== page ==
01/2014; 2(5):45-63.
  • [Show abstract] [Hide abstract]
    ABSTRACT: Abstract Salmonella causes about one million illnesses annually in the United States. Although most infections result from foodborne exposures, animal contact is an important mode of transmission. We investigated a case of Salmonella enterica serotype Enteritidis (SE) sternal osteomyelitis in a previously healthy child who cared for two recently deceased guinea pigs (GPs). A case was defined as SE pulsed-field gel electrophoresis (PFGE) XbaI pattern JEGX01.0021, BlnI pattern JEGA26.0002 (outbreak strain) infection occurring during 2010 in a patient who reported GP exposure. To locate outbreak strain isolates, PulseNet and the US Department of Agriculture National Veterinary Service Laboratories (NVSL) databases were queried. Outbreak strain isolates underwent multilocus variable-number tandem repeat analysis (MLVA). Traceback and environmental investigations were conducted at homes, stores, and breeder or broker facilities. We detected 10 cases among residents of eight states and four NVSL GP outbreak strain isolates. One patient was hospitalized; none died. The median patient age was 9.5 (range, 1-61) years. Among 10 patients, two purchased GPs at independent stores, and three purchased GPs at different national retail chain (chain A) store locations; three were chain A employees and two reported GP exposures of unknown characterization. MLVA revealed four related patterns. Tracebacks identified four distributors and 92 sources supplying GPs to chain A, including one breeder potentially supplying GPs to all case-associated chain A stores. All environmental samples were Salmonella culture-negative. A definitive SE-contaminated environmental source was not identified. Because GPs can harbor Salmonella, consumers and pet industry personnel should be educated regarding risks.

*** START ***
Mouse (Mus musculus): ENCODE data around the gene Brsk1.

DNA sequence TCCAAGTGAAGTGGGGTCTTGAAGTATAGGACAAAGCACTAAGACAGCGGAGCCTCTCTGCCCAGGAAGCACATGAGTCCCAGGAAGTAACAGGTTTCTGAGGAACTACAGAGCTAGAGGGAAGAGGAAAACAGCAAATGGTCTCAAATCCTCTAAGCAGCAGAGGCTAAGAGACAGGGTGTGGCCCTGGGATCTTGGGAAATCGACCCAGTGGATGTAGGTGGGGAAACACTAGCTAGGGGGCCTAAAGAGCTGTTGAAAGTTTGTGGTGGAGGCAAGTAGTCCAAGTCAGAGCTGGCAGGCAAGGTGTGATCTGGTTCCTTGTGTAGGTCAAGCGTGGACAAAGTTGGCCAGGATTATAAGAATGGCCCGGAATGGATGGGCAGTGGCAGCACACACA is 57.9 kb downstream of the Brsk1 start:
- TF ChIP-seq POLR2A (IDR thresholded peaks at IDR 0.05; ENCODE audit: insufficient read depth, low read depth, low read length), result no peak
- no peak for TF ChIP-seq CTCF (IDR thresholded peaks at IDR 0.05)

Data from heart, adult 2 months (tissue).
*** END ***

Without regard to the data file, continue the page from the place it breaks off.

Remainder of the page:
Vector borne and zoonotic diseases (Larchmont, N.Y.) 05/2014; · 2.61 Impact Factor
  • Source
    [Show abstract] [Hide abstract]
    ABSTRACT: A fiber-optic differential absorption sensor was developed to accurately monitor biomass growth in a photobioreactor. The prepared sensor consists of two probes: the sensor and the reference. The sensor probe was employed to monitor the biomass and changes in the liquid-phase concentration in a culture. To separate the liquids from photosynthetic bacteria CQK 01 and measure the liquid-phase concentration, a proposed polyimide–silica hybrid membrane was coated on the sensing region of the reference probe. A linear relationship was observed between the sensor output signal and the biomass from the lag phase to the decline phase.
    Applied Optics 01/2015; 54(2):228-23. · 1.69 Impact Factor

Full-text (2 Sources)

Download
13 Downloads
Available from
Sep 3, 2014